Spelling errors: A fresh explanation for learned errors
Mental mechanisms that affect learning and memory have been studied by psychologists since 1920. One of these mechanisms, proactive inhibition (PI), is an inhibitory interference effect on learning and memory produced by, "conflicting associations that are learned prior to the learning of the task to be recalled". In effect, if what the person has learned previously is in conflict (disagreement) with the new material he or she is trying to learn, PI is involuntarily activated and exerts an inhibitory effect on the recall of the new material, causing it to undergo accelerated forgetting and leading to the person reverting to their old way of doing things.
The main effect of PI on new, conflicting, learning is that although it does not prevent learning from occurring, it prevents the association of conflicting ideas. This, in turn, dramatically slows down change and improvement, resulting in a greatly prolonged adaptation period to the new learning.
During this adaptation period the athlete appears to "forget" the new technique or skill and repeatedly falls back to old ways.
Please go to the demonstration of this proactive inhibitory mechanism, complete the activities, and then read the explanation of your scores on the two tests. This "words in colour" demonstration will give the opportunity to experience PI for your self, and will also give you some idea of how much PI you have hard wired into your brain. Follow this link to go to the PI demonstration.
These inhibitory effects on recall of new learning and the associated problems with transfer of learning to new settings have been well documented in many experimental manipulations of the proactive inhibitory mechanism. However, the implications of such interference for error correction and habit reversal and for ways to accelerate learning were not sufficiently explored.
Old Way/New Way® theory has extended the PI story and produced an explanation of why habitual errors in conceptual understanding and skilled performance are so difficult to eradicate. The main principles are stated here, in the context of spelling correction.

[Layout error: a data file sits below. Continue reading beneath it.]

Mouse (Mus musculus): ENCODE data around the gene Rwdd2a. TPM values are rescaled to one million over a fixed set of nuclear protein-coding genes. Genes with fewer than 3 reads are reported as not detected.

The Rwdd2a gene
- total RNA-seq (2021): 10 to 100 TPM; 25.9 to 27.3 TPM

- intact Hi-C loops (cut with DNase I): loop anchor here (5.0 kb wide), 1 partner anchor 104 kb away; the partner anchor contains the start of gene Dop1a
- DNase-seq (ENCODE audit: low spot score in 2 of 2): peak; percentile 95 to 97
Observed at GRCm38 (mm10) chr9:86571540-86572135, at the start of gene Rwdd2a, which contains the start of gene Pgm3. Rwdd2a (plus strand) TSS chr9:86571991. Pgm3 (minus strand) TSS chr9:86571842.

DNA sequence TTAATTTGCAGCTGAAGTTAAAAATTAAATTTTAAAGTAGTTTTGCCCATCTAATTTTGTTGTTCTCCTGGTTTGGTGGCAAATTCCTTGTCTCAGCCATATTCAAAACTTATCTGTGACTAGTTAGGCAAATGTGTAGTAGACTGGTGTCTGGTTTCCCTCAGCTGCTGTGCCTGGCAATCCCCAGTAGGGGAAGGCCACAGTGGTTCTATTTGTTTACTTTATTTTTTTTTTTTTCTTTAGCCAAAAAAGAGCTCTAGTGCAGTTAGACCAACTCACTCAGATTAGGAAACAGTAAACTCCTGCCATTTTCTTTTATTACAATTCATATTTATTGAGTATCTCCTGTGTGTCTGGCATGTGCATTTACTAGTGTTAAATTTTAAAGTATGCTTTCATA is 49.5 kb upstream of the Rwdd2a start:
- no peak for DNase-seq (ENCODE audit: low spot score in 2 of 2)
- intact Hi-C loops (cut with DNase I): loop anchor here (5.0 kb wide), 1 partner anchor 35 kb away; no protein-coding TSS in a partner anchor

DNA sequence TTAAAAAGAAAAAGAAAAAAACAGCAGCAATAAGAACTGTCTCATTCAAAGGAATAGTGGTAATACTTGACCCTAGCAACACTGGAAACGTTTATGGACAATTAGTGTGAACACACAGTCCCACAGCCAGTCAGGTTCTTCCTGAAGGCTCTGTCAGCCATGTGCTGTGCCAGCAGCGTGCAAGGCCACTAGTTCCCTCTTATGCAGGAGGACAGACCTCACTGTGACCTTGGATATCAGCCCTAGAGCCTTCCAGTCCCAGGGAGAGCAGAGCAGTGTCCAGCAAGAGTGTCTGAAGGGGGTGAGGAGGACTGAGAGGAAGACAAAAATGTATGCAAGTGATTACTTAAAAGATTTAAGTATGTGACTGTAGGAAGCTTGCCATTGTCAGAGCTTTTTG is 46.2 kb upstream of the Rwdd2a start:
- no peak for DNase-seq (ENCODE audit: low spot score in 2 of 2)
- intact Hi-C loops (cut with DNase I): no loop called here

1. Repetition of a skilled behaviour pattern is a sign that learning has occurred, so consistent, habitual spelling errors indicate the presence, rather than the absence, of learning. In this case, what the person knows is how to do it "wrong". This becomes the starting point for spelling correction.
2. PI does not prevent learning from occurring, it merely prevents the association of conflicting ideas.
3. When new information or ideas disagree or conflict with what the person already knows, this conflict generates inhibition of the new learning. This leads to confusion, slower performance, and an increase in errors. PI produces accelerated forgetting of the new, correct, spelling, and within minutes or hours, the person appears to forget what he or she has been taught.
4. It does not matter whether what the person already knows is correct or incorrect, because PI protects all prior knowledge and skills as it cannot discriminate between what is "right" and what is "wrong", in a given context.
5. PI therefore exerts a maintenance effect over prior learning, inhibiting change and preserving erroneous (as well as correct) knowledge and skills.
6. PI is an involuntary mechanism over which we have little or no control. It is universal but most people are not even aware they have this mechanism hard-wired into their brain.
7. There appears to be considerable variation within the population in the level of PI one inherits. Individuals with higher PI are less likely to achieve successful behaviour change (e.g., error correction, habit reversal) under conventional correction methods.
8. Performance becomes cue-dependent, and the person reverts to their prior, incorrect, spelling when the teacher's presence is withdrawn, thus inhibiting transfer of learning to other settings and ensuring that the erroneous knowledge and behaviour continue to resist correction.
9. This is why, "old habits die hard."
The emphasis in Old Way/New Way® is on what the learner can do, not on what the learner can't do. Whereas in conventional teaching the teacher would say, "He can't spell properly", in Old Way/New Way® teaching the teacher would say, "He consistently spells it 'recieve'; he should be spelling it 'receive'."
The enormous significance of learned errors for human learning and continuous improvement, and the impact on skilled performance, is reflected in the vast amount of literature on behaviour change, particularly in the fields of education, psychology, sports coaching, and the enhancement of skilled performance. Despite the impact of this universal problem, Old Way/New Way® is the first and still the only teaching methodology that offers a cost-effective and user friendly solution.